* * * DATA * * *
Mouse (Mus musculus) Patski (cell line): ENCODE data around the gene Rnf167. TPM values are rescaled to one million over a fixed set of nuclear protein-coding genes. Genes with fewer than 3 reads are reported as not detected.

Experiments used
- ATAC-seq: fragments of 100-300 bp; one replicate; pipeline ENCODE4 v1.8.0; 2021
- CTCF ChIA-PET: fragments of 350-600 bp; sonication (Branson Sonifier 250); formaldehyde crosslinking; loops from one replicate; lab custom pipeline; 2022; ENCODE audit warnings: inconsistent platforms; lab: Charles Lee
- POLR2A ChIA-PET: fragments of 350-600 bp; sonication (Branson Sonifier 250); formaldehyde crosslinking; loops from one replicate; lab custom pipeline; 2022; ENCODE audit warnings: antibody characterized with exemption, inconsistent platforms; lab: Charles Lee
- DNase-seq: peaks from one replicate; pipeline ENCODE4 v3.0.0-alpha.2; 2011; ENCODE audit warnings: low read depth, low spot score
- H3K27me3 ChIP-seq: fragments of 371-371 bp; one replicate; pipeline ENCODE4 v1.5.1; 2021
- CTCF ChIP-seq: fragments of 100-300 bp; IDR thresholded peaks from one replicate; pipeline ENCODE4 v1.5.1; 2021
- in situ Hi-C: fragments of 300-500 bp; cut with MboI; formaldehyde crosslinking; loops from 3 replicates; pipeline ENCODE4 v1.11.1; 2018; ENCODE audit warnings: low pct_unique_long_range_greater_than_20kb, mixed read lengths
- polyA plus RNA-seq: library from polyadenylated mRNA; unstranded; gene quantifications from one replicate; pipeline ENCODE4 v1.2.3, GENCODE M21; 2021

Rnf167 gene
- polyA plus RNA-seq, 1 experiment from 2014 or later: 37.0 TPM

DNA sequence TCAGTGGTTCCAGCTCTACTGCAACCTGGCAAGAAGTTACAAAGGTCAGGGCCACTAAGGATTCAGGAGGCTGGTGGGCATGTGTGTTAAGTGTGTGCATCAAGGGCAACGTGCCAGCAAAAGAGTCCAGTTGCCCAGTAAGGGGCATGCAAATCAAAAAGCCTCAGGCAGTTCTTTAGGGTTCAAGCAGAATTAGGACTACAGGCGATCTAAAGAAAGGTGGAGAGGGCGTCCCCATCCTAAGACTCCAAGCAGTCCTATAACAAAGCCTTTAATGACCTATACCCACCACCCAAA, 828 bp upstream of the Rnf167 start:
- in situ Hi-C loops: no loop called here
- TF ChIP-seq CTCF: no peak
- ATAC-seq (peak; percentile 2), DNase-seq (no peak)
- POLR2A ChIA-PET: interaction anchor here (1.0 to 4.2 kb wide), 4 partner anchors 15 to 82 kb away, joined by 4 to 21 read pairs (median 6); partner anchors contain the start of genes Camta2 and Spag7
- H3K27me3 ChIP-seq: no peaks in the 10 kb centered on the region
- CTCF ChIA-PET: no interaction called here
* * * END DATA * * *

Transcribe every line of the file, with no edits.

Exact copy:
Mouse (Mus musculus) Patski (cell line): ENCODE data around the gene Rnf167. TPM values are rescaled to one million over a fixed set of nuclear protein-coding genes. Genes with fewer than 3 reads are reported as not detected.

Experiments used
- ATAC-seq: fragments of 100-300 bp; one replicate; pipeline ENCODE4 v1.8.0; 2021
- CTCF ChIA-PET: fragments of 350-600 bp; sonication (Branson Sonifier 250); formaldehyde crosslinking; loops from one replicate; lab custom pipeline; 2022; ENCODE audit warnings: inconsistent platforms; lab: Charles Lee
- POLR2A ChIA-PET: fragments of 350-600 bp; sonication (Branson Sonifier 250); formaldehyde crosslinking; loops from one replicate; lab custom pipeline; 2022; ENCODE audit warnings: antibody characterized with exemption, inconsistent platforms; lab: Charles Lee
- DNase-seq: peaks from one replicate; pipeline ENCODE4 v3.0.0-alpha.2; 2011; ENCODE audit warnings: low read depth, low spot score
- H3K27me3 ChIP-seq: fragments of 371-371 bp; one replicate; pipeline ENCODE4 v1.5.1; 2021
- CTCF ChIP-seq: fragments of 100-300 bp; IDR thresholded peaks from one replicate; pipeline ENCODE4 v1.5.1; 2021
- in situ Hi-C: fragments of 300-500 bp; cut with MboI; formaldehyde crosslinking; loops from 3 replicates; pipeline ENCODE4 v1.11.1; 2018; ENCODE audit warnings: low pct_unique_long_range_greater_than_20kb, mixed read lengths
- polyA plus RNA-seq: library from polyadenylated mRNA; unstranded; gene quantifications from one replicate; pipeline ENCODE4 v1.2.3, GENCODE M21; 2021

Rnf167 gene
- polyA plus RNA-seq, 1 experiment from 2014 or later: 37.0 TPM

DNA sequence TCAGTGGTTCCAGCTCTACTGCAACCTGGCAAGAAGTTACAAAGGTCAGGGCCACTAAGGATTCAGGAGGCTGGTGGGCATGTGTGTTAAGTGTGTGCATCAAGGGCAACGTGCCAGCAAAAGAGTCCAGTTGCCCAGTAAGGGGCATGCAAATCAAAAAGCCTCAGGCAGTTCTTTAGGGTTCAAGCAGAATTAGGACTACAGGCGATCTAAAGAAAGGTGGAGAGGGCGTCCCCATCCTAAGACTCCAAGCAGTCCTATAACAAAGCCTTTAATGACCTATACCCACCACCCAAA, 828 bp upstream of the Rnf167 start:
- in situ Hi-C loops: no loop called here
- TF ChIP-seq CTCF: no peak
- ATAC-seq (peak; percentile 2), DNase-seq (no peak)
- POLR2A ChIA-PET: interaction anchor here (1.0 to 4.2 kb wide), 4 partner anchors 15 to 82 kb away, joined by 4 to 21 read pairs (median 6); partner anchors contain the start of genes Camta2 and Spag7
- H3K27me3 ChIP-seq: no peaks in the 10 kb centered on the region
- CTCF ChIA-PET: no interaction called here